For many people, when it comes to energy drinks, nothing works for them other than a steaming cup of black coffee. It is known to inject energy and may wash away your fatigue instantly. But then that's coffee, there are many energy drinks that are known to provide same effect. Moreover, there are many store-bought energy drinks available that "promise" to keep you energised and keep you active throughout the day. These energy drinks may get you all pepped up; however, having them too much may increase your blood pressure levels and the risk of electrical disturbances in the heart, finds a recent study published in the Journal of the American Heart Association.
As per the researchers, having 32 ounces of an energy drink in small interval may shoot our blood pressure levels and may cause disturbances in the heart, further affecting heart rhythm. For the study, researchers examined 34 healthy participants, between the ages of 18 and 40 years. These participants were asked to drink 32 ounces of one of two commercially available caffeinated energy drinks on three different days, within a 60-minute period but no faster than one 16-ounce bottle in 30 minutes each day. Researchers measured the electrical activity of the volunteers' hearts by electrocardiogram, which records the way a heart is beating. They also recorded the participants' blood pressure. All measurements were taken at the study's start and every 30 minutes for 4 hours after drink consumption. Both energy beverages tested contained 304 to 320 milligrams of caffeine per 32 fluid ounces. Caffeine at doses under 400 milligrams is not expected to induce any electrocardiographic changes.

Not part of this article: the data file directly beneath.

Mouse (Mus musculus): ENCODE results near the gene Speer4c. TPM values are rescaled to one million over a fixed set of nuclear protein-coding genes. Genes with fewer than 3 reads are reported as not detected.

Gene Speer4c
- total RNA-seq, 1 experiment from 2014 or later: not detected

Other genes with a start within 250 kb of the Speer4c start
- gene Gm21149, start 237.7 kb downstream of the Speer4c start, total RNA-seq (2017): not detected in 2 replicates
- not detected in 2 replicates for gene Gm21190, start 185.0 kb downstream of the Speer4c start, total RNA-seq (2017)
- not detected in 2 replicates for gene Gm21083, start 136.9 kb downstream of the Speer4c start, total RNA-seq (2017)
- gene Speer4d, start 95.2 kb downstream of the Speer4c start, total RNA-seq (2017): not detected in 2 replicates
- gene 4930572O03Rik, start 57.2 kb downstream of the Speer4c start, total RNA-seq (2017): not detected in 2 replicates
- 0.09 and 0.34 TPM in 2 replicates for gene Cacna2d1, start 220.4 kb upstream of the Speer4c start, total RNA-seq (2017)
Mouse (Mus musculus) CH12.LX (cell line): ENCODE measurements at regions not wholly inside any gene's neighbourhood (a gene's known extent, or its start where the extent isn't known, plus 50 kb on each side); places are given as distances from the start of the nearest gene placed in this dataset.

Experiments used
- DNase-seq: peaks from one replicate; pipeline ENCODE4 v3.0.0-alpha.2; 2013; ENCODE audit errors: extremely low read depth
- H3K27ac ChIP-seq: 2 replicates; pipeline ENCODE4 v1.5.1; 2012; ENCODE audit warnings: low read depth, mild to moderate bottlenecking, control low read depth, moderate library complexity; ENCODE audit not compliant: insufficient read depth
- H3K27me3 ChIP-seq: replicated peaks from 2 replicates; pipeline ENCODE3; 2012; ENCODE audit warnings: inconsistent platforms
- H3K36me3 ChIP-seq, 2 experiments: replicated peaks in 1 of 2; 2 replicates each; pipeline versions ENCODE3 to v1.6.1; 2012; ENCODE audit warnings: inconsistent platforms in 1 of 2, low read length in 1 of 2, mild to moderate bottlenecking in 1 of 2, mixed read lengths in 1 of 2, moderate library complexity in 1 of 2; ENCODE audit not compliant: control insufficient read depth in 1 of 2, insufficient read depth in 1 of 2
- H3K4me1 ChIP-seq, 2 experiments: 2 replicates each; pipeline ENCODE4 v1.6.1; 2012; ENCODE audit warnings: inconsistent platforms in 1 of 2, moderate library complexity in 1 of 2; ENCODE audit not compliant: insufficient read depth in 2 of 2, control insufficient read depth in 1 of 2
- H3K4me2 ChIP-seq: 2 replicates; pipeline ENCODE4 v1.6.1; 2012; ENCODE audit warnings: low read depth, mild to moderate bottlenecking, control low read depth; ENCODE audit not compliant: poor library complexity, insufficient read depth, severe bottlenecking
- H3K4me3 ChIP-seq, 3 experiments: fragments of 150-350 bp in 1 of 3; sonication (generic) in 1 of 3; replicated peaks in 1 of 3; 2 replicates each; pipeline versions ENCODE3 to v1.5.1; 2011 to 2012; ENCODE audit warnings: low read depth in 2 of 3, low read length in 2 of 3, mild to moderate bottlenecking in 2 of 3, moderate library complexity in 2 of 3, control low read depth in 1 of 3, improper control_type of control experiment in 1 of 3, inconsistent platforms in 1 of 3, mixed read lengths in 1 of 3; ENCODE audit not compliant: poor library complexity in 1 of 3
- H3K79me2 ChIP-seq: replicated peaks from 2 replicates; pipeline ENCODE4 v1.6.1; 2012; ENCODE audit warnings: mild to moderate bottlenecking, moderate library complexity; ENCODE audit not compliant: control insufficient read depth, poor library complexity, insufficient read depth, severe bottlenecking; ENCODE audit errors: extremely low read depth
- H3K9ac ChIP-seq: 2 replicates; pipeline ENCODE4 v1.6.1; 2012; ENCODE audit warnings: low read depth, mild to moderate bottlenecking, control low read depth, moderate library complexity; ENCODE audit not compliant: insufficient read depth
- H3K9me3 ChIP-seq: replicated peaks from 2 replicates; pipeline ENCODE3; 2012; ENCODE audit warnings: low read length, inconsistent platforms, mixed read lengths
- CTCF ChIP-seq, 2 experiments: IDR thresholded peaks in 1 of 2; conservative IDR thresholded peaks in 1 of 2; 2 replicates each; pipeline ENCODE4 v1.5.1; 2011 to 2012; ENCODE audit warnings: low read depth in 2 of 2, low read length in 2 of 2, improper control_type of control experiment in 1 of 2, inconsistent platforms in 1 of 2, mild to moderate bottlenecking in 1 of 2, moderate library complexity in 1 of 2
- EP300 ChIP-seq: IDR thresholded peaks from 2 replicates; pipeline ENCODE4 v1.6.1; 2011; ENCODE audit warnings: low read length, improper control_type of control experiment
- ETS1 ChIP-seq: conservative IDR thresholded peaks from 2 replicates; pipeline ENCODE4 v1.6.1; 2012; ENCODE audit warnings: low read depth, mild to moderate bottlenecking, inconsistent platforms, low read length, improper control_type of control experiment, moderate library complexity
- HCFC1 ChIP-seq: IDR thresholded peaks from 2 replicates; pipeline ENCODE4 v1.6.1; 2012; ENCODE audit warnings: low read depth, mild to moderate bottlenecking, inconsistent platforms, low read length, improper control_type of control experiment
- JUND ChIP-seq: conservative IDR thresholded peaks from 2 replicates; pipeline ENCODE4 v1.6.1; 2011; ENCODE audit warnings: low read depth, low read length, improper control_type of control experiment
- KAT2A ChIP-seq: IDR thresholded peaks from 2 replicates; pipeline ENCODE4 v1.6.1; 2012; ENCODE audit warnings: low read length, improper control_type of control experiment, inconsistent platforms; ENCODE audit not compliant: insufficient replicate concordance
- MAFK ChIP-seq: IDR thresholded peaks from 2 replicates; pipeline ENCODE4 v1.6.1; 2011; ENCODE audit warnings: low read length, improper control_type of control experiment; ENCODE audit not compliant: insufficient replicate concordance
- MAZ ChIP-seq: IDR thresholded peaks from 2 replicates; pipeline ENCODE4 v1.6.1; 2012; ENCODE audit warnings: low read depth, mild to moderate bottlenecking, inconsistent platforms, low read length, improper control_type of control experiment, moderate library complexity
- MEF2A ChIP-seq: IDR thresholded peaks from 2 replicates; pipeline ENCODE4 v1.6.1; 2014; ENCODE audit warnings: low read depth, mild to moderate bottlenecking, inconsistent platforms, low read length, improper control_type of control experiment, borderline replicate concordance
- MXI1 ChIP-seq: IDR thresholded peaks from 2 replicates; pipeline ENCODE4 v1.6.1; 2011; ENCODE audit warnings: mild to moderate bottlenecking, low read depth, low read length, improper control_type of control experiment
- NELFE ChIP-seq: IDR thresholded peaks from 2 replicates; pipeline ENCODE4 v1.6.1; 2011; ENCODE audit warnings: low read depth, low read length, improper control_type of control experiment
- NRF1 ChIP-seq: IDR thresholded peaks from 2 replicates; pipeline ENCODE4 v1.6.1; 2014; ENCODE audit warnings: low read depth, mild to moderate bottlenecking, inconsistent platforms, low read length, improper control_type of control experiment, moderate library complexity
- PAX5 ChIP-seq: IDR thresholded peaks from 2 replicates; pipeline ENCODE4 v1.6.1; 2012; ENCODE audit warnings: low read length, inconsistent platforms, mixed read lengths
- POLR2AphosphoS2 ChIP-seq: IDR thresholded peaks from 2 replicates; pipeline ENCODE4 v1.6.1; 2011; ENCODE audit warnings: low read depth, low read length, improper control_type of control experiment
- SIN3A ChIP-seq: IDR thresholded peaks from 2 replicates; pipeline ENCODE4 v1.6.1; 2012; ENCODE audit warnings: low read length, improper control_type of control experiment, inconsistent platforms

There were a few common ingredients found in the energy drinks like taurine (an amino acid), glucuronolactone (found in plants and connective tissues) and B-vitamins. The placebo drink contained carbonated water, lime juice, and cherry flavouring.
The participants who consumed either type of energy drink, researchers found that the QT interval was 6 milliseconds or 7.7 milliseconds higher at 4 hours compared to placebo drinkers. The QT interval is a measurement of the time it takes ventricles in the heart (the lower chambers) to prepare to generate a beat again. If this time interval is either too short or too long, it can cause the heart to beat abnormally. The resulting arrhythmia can be life-threatening.
The researchers found that the QT interval changes generally continued for four-hour monitoring period rather than being a short-lasting effect after consuming 32-ounces of energy drink. Moreover, there was a statistically significant 4 to 5 mm Hg increase in systolic and diastolic blood pressure in participants who consumed the energy drinks.
"We found an association between consuming energy drinks and changes in QT intervals and blood pressure that cannot be attributed to caffeine. We urgently need to investigate the particular ingredient or combination of ingredients in different types of energy drinks that might explain the findings seen in our clinical trial," said lead author Sachin A. Shah, Pharm.D., professor of pharmacy practice at University of the Pacific, Thomas J. Long School of Pharmacy and Health Sciences in Stockton, California.